Issues continue to pile up against General Motors Co. with the filing of a class-action lawsuit valued at as much as $10 billion.
The lawsuits and negative reports, however, don’t appear to be hurting sales of GM vehicles. Projections show GM sales up for July over July 2013.
Customer attitudes indicate that because of the recalls, GM can’t afford to have more problems, said Jesse Toprak, senior analyst for Cars.com.
“Customers expect the company to be extremely vigilant now and not repeat past mistakes,” he said.
Surveys of consumers do not show much impact now or in the future because of the recalls, Toprak said.
The Lordstown-built Chevrolet Cobalts were included in the GM recalls.
The class-action lawsuit started with a single plaintiff, Anna Andrews. It initially was filed in U.S. District Court in the Central District of California. Since then a second plaintiff, Ishmail Sesay, has been added, and the case was transferred to the U.S. District Court Southern District of New York.
Hagens Berman Sobol Shapiro, the law firm that filed the suit last month, estimated to Reuters the case could be worth more than $10 billion.
The lawsuit claims that because of deception, GM buyers lost between $500 and $2,900 in vehicle resale values. The case mentions the ignition switch and related issues, but also includes a number of recalls not related to the ignition switch.
GM has requested additional time to respond to the case.
A GM spokesman, Greg Martin, declined to comment to Reuters about the lawsuit. He said many customers and analysts recognized the strength of the GM brand and that the market recognition has resulted in increased sales, transaction prices and residual values.
The defective ignition switch could slip vehicles out of the run position, which would shut down the engine and stop the power steering and brakes from working. If the vehicle crashed, air bags wouldn’t work.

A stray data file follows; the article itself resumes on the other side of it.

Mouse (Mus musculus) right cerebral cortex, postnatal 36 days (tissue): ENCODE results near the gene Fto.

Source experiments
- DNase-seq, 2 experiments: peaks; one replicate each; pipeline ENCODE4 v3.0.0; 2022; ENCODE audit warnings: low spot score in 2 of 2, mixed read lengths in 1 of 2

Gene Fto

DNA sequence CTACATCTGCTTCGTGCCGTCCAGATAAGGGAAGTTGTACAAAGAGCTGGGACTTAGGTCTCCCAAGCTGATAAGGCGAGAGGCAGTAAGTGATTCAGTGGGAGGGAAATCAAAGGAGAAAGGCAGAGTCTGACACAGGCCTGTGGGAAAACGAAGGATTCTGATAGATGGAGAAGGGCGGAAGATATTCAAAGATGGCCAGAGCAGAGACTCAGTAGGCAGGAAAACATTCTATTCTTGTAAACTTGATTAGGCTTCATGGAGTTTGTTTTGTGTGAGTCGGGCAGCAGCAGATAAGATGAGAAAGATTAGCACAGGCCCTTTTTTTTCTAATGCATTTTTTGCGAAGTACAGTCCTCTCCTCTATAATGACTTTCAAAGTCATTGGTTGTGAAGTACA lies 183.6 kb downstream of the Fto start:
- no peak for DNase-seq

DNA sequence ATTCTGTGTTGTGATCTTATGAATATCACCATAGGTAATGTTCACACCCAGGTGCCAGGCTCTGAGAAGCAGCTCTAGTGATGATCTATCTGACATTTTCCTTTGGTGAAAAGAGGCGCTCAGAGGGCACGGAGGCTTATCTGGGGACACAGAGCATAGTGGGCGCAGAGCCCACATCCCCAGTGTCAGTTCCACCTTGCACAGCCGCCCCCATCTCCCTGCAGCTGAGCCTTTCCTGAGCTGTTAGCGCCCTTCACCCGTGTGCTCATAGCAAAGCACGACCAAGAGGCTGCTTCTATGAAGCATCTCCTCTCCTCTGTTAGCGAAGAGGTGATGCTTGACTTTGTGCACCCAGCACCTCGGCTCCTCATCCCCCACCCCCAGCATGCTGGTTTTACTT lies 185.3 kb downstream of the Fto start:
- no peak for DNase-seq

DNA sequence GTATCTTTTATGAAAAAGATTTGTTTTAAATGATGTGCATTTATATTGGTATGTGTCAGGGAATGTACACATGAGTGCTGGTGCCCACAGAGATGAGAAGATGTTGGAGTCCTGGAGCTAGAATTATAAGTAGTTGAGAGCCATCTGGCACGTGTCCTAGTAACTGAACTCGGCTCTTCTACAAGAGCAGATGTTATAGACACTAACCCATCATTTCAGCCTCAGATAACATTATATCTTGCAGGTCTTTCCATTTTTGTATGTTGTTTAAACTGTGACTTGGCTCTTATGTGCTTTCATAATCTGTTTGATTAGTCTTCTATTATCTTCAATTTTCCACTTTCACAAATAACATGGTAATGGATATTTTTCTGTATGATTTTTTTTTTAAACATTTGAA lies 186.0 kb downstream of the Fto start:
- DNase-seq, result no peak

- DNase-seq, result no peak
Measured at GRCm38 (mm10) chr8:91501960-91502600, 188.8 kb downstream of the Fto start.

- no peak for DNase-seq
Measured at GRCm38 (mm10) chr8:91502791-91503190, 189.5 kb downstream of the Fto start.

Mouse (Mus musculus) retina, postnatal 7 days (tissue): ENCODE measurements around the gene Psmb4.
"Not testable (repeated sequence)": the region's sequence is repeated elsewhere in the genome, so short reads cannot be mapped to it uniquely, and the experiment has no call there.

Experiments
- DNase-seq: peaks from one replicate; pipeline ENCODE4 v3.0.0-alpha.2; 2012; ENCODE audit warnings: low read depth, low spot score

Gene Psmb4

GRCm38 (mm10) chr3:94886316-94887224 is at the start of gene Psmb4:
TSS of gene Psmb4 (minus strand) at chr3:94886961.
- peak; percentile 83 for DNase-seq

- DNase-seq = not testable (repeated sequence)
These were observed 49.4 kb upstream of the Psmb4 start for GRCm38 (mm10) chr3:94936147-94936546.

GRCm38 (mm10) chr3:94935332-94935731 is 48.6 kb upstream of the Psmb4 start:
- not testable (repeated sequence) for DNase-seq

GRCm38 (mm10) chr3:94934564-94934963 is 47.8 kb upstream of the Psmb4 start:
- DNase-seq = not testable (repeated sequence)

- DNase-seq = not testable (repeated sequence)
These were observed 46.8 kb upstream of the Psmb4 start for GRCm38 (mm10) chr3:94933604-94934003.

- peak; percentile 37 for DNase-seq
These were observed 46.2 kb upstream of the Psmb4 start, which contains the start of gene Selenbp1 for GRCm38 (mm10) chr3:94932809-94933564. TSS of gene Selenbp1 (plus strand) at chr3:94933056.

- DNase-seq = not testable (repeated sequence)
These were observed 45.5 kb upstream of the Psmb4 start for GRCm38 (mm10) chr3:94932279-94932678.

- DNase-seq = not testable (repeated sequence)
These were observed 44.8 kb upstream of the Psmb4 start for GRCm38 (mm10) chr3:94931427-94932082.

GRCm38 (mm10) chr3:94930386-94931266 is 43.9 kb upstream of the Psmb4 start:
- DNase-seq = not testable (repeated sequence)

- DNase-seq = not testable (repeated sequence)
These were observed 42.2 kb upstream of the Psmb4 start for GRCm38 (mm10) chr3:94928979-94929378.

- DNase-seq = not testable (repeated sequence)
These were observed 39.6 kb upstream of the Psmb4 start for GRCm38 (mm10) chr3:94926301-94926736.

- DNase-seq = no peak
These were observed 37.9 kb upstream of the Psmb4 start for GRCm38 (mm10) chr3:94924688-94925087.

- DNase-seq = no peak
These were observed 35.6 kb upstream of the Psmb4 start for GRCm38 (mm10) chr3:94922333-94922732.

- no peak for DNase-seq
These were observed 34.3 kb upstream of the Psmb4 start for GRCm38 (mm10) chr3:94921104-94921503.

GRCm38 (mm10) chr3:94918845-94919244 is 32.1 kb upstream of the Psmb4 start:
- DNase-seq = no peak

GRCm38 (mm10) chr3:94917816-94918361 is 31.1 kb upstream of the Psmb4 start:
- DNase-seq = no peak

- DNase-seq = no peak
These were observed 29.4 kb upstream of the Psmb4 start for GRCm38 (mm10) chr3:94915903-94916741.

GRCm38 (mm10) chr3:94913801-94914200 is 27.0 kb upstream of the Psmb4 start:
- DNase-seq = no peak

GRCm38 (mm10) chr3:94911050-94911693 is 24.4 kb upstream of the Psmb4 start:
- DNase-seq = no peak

Lawyers representing victims estimate the problem resulted in 60 deaths.
The lawsuit could hurt GM in the long run with undecided purchasers, Toprak said. Loyal GM buyers will continue to purchase from the company, however, he said.
“The problem is if undecided consumers remove GM from consideration,” he said. “The company is currently seeing a boost because of consumers who have come to the lot for repairs, but that won’t last forever.”
The company now is being very conservative with additional recalls. GM does not want to be dealing with this issue in a year, Toprak said.
The recall effort has and will continue to have an impact on GM’s bottom line.
The company reported the recalls cost the company $1.2 billion in the second quarter of this year alone. The company also estimated it will spend $400 million for a victim-compensation fund designed for victims or families of victims in crashes where the ignition switch turned off the vehicle, leading to an accident.
The fund is being run by compensation expert Kenneth Feinbert, who oversaw the BP compensation efforts in the company’s Gulf of Mexico oil spill in 2010.
This lawsuit is separate from the victim-compensation fund. The terms of the fund require those who are granted compensation to waive their right to sue the company before receiving any money.
There is an issue with the suit. GM was shielded from legal claims by a judge’s order for events that occurred before the company’s bankruptcy and reorganization in 2009.
The company has thus far not agreed to waive that protection against any type of lawsuit. Lawyers, like those in this case, however, are attempting to overturn the shield by accusing GM of committing fraud by deceiving the judge in the bankruptcy hearing.